Rep. Bill Johnson of Ohio is officially in the running to succeed Steve Womack of Arkansas as the top Republican on the House Budget Committee in the 117th Congress.
Johnson, an Air Force veteran and former information technology business executive first elected in 2010, currently serves in the unofficial position of “vice ranking member” on the Budget Committee.
Johnson said in a statement that he’s talked with Womack about taking over the ranking member position — or chairmanship, if Republicans retake the House. Johnson claimed he’s secured support from Womack as well as other “influential House Republicans.”
“I do plan to make my case to House Republican Leadership and our Steering Committee to be the next top Republican on the Budget Committee in January,” Johnson said in a statement.
Johnson could have some competition for the slot, however, as Rep. Jason Smith of Missouri isn’t ruling out a bid. Smith is next in seniority on the panel after Johnson.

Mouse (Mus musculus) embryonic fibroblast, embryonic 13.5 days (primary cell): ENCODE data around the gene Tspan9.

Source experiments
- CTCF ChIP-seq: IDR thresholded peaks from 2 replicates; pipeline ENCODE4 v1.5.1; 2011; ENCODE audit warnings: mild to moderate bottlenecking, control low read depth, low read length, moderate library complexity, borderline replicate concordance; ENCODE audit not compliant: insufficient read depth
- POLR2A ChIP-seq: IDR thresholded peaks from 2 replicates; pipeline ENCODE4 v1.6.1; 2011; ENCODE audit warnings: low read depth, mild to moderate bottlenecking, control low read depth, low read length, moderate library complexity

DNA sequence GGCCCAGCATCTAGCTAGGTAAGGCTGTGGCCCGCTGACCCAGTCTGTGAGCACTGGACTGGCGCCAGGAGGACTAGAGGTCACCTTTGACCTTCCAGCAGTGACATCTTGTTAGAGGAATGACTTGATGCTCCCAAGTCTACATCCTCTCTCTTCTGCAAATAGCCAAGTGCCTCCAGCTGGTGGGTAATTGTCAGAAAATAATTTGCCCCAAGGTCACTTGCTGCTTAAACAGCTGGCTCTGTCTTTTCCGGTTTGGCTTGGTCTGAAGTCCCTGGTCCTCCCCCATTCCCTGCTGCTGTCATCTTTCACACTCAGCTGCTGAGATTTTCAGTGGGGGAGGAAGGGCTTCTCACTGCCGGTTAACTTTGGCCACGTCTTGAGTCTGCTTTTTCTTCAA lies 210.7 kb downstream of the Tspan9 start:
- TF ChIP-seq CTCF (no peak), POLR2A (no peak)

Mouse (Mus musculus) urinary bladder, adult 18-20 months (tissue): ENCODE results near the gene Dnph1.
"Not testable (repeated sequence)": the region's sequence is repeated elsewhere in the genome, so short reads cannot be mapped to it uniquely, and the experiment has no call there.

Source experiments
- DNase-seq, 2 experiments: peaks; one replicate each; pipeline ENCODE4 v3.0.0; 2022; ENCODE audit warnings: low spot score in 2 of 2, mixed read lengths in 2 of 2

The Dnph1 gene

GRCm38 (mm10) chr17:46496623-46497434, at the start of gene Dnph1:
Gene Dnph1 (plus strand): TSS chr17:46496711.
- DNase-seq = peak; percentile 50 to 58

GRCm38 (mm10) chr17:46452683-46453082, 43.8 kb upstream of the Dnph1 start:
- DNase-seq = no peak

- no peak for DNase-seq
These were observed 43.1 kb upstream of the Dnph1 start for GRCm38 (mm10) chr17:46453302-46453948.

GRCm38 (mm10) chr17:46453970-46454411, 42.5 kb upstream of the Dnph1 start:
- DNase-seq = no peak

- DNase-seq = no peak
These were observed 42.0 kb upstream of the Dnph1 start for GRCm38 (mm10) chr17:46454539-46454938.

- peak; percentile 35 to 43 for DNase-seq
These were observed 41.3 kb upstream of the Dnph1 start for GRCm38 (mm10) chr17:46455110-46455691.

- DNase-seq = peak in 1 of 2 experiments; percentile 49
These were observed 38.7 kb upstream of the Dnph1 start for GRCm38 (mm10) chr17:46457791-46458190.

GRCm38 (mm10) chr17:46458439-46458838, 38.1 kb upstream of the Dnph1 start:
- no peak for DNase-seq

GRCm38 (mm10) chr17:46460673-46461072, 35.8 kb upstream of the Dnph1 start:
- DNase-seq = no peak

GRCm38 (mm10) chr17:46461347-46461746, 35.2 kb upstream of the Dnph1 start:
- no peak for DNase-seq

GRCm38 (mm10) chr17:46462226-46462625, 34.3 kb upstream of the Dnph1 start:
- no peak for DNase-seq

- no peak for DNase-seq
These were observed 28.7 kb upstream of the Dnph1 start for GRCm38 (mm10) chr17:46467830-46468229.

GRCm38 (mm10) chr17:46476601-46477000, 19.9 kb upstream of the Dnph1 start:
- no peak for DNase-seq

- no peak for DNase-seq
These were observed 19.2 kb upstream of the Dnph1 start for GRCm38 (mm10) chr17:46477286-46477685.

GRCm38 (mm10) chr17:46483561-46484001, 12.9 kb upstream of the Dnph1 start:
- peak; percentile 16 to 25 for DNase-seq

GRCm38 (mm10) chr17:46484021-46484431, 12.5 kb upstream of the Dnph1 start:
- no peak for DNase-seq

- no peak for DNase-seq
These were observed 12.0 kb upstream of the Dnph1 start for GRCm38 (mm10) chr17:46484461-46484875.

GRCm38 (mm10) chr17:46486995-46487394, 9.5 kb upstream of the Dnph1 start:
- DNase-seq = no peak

“There will be a time to talk about Republican chairmanships in the coming months, not a handful of days from the most important election of our lifetime,” a spokesperson for Smith said.
Womack is stepping down from his Budget post because he’s taking over for Tom Graves of Georgia as the top Republican on the Financial Services Appropriations Subcommittee. House Republican Conference rules require a waiver to serve in both roles, and Womack won’t seek a waiver to do so, according to his staff.
Womack hasn’t had much to do on the Budget Committee since taking over for former Tennessee GOP Rep. Diane Black, who stepped down in early 2018 to focus on an ultimately unsuccessful gubernatorial bid.
The committee marked up a budget resolution two years ago, but House GOP leaders never brought it to the floor. Under Democratic control since 2019, the panel hasn’t even introduced a budget resolution, focusing instead on lifting austere discretionary spending caps imposed under a 2011 deficit reduction law.
Those caps expire after this fiscal year, putting the Budget committees back in focus to try to come up with a budget blueprint to provide an enforceable spending cap.
Also, if Democrats sweep in November, the budget reconciliation process, which gives the majority party the ability to pass sweeping fiscal policy changes with a simple majority Senate vote, could once again be front and center.
That’s the process Democrats used to enact the 2010 health care law, and which Republicans used for their 2017 tax overhaul. Neither passed with any votes from the minority party.